Should Christians Celebrate Halloween?

Posted: October 26, 2014 in Uncategorized
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October 15, 2014 ← Return

Should Christians Celebrate Halloween?Should Christians Celebrate Halloween?

by Debra J. Hicks

Please check all that apply. This year for Halloween, I’ll probably:

  1. Dress the little ones up in costumes and escort them around our neighborhood to collect candy.
  2. Check out the local haunted house.
  3. Get together with some buddies to watch a scary movie.
  4. Dress up in a devil suit and scare the neighborhood kids that knock on the front door.
  5. Turn off the porch light and hope nobody finds me eating the three bags of Snickers bars I bought for trick-or-treaters.

Most people see nothing wrong with the activities listed above. They consider Halloween festivities to be a harmless way for their children to have an evening of “fantasy and fun.”But does this standard hold true for Christians? Is dressing up like ghosts, goblins, and witches really “no big deal”? Or is it glorifying and empowering Satan?

If we have truly committed our hearts and our lives to Christ, we will set ourselves apart as people who seek to reflect God’s goodness and love to the world. Because we become like the things we behold, the apostle Paul in Philippians 4:8 counsels Christians to think deeply about-and to continually fill our minds with-what is good. A careful, honest look at Halloween reveals little or nothing that is good. Instead, it is a day that points toward Satanism, fear, and gluttony.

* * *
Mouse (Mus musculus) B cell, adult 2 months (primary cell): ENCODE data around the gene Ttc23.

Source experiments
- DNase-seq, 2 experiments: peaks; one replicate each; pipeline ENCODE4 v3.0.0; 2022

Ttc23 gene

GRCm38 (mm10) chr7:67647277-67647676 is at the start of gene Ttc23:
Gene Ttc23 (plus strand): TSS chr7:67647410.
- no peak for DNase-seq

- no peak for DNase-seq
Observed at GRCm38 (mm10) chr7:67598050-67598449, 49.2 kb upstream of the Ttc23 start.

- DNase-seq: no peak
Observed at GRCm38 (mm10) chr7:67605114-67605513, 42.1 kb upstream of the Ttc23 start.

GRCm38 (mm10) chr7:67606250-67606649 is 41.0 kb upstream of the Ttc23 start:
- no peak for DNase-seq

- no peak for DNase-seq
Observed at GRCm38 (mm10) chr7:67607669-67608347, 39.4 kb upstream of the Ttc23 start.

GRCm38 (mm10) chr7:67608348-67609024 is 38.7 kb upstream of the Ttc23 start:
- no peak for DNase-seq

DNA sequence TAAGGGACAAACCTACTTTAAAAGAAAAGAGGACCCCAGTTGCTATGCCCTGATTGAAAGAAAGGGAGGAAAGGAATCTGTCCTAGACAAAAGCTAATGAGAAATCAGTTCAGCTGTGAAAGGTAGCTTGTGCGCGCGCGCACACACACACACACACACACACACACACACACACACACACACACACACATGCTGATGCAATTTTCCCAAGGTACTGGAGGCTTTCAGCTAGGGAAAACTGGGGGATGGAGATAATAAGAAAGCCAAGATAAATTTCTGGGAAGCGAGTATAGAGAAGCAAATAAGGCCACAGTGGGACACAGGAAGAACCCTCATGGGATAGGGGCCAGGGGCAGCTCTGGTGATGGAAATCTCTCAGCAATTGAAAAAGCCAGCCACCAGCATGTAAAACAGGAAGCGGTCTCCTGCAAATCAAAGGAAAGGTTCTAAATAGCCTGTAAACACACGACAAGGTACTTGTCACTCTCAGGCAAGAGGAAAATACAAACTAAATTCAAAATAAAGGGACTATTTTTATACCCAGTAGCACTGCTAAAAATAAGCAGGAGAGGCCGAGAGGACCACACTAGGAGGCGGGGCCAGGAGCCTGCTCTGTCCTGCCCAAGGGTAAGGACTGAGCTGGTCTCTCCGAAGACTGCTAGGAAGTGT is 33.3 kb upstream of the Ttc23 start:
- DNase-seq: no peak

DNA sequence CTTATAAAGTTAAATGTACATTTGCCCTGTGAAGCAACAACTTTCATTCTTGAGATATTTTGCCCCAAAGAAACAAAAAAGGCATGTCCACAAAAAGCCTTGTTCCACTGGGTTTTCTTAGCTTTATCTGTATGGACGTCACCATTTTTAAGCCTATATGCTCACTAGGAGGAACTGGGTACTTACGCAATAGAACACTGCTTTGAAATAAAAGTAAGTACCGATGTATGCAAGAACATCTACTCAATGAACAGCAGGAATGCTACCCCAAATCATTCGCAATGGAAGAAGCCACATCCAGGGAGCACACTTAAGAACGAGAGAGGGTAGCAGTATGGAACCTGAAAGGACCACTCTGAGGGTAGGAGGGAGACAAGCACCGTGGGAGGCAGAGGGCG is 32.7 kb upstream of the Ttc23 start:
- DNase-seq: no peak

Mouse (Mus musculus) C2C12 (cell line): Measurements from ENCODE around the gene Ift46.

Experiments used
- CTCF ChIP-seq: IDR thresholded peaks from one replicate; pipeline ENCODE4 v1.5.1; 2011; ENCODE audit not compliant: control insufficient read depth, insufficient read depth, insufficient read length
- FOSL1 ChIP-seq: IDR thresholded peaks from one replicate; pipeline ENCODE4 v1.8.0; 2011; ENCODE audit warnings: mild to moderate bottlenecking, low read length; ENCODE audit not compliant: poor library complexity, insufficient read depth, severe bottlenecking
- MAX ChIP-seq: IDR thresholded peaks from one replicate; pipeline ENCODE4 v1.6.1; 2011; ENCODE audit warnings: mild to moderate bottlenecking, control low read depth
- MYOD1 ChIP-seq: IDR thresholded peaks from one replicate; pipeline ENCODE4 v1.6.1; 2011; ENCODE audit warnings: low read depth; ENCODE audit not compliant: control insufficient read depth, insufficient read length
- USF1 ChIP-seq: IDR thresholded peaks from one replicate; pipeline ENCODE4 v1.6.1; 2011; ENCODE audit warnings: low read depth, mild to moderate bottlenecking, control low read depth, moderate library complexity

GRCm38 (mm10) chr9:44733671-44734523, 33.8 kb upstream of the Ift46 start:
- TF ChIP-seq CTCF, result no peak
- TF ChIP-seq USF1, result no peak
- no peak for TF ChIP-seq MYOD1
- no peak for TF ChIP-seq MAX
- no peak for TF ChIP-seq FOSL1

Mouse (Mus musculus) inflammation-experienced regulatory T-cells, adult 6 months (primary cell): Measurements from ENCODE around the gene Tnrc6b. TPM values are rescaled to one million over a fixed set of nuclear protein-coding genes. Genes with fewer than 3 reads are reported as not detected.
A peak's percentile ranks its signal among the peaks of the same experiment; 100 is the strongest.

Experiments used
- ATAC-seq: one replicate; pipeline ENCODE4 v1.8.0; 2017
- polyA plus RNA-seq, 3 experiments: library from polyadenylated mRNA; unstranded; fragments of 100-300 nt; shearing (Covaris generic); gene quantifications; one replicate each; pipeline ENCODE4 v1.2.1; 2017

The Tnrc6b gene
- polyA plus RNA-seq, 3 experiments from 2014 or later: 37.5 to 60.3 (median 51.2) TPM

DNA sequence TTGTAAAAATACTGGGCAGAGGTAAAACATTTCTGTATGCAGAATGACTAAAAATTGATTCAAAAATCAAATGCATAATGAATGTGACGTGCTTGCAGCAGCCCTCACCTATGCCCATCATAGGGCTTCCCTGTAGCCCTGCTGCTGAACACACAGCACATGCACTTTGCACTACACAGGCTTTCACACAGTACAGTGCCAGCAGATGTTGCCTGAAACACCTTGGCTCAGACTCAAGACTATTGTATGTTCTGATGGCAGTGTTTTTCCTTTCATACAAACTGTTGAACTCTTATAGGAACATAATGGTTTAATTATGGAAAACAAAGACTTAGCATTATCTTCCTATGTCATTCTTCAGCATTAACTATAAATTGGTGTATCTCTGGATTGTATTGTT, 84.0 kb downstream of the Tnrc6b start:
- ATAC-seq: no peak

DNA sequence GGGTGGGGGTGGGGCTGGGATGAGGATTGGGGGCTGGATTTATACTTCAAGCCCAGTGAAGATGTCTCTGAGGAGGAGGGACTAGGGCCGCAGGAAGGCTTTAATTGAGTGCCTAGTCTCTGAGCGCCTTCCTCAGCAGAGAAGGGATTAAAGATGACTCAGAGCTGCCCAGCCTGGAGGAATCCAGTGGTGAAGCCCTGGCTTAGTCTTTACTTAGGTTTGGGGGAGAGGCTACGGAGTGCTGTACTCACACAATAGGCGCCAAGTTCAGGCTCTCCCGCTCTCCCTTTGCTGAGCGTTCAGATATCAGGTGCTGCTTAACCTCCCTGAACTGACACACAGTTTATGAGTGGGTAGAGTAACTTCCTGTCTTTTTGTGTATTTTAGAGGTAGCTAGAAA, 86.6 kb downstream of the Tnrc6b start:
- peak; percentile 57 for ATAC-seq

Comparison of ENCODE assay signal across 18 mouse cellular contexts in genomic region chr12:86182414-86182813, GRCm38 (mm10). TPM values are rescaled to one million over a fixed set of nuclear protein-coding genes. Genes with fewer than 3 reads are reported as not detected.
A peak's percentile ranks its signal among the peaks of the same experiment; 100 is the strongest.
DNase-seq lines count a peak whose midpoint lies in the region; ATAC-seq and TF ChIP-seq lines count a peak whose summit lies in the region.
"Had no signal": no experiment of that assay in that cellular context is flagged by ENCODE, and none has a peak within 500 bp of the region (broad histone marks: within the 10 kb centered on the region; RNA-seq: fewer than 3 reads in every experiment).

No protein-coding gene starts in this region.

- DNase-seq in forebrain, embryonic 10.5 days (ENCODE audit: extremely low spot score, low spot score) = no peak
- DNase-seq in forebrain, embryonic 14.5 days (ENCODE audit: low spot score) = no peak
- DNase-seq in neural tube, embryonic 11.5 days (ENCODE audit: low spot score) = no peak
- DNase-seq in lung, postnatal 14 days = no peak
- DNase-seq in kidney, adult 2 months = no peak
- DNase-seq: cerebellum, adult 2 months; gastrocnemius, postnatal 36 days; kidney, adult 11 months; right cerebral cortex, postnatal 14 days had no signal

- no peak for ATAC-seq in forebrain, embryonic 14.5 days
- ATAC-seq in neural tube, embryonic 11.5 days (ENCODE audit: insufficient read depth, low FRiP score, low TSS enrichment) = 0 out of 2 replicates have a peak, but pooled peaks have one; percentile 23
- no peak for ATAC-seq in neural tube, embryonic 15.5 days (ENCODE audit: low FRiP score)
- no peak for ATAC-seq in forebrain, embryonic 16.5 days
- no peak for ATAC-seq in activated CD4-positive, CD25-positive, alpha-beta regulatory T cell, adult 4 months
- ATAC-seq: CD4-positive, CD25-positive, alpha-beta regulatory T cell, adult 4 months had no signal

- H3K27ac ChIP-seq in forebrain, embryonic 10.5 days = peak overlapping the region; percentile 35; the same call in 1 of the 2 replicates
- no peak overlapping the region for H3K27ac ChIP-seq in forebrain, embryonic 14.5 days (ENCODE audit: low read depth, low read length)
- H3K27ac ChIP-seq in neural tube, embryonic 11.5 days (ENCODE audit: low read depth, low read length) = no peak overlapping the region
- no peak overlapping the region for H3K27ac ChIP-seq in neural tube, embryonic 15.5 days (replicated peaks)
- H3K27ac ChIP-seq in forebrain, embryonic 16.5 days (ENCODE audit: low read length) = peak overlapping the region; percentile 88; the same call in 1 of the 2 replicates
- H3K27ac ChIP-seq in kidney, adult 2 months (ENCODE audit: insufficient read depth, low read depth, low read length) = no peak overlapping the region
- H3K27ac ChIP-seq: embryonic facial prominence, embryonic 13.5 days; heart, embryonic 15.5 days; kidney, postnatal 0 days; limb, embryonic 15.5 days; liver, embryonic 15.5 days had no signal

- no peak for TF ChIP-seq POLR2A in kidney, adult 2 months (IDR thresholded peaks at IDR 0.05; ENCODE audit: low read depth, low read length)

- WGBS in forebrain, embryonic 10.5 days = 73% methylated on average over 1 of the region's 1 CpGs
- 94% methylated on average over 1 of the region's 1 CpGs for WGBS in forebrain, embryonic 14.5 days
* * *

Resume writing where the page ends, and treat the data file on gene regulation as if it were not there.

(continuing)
“For what do righteousness and wickedness have in common? Or what fellowship can light have with darkness? What harmony is there between Christ and Belial?” (2 Corinthians 6:14-15, NIV).

Although the word Halloween means “holy or hallowed evening,” history shows that nothing could be further from the truth. Halloween is clearly a relic of pagan times, and it has never reflected true Christian virtues.

The customs connected with Halloween are most commonly traced to a festival celebrated by the Druids-priests of the Celtic tribes that occupied northern and western Europe. This celebration, which dates back several centuries before Christ, began each year on October 31 and was called the festival of Samhain, the lord of death.

As part of their worship of Samhain, the Druid priests built huge bonfires on which both animals and humans were sacrificed. This barbaric practice continued openly for hundreds of years, until Rome conquered Britain and outlawed it.

Years passed, and Rome continued to conquer new territory and increase in power. The people of each conquered nation were forced not only to become Roman citizens, but also to become members of the Roman church. As you can imagine, these new “converts” cared little about Christianity and clung tenaciously to their cherished pagan practices.

So, since the Roman church was unable to get people to abandon their heathen festivals, it decided to “sanctify” some of them. The Druids’ celebration in honor of the lord of death thus became All Saints’ Day, which was to be observed by all churches. Officially, it was proclaimed a day to honor all the saints who had died, known or unknown. But in practice, it remained what it had always been-a pagan celebration of the “Day of the Dead.”

Throughout its history, Halloween has been thought of as the time when supernatural forces prevail. Anton LaVey, author of “The Satanic Bible” and high priest of the Church of Satan, says that Satanists consider Halloween the most important day of the year. He says that on this night, satanic, occult, and witchcraft power are at their highest potency level, and that any witch or occultist who has been having difficulty with a spell or curse can usually achieve success on October 31st because Satan and his powers are at their best that night.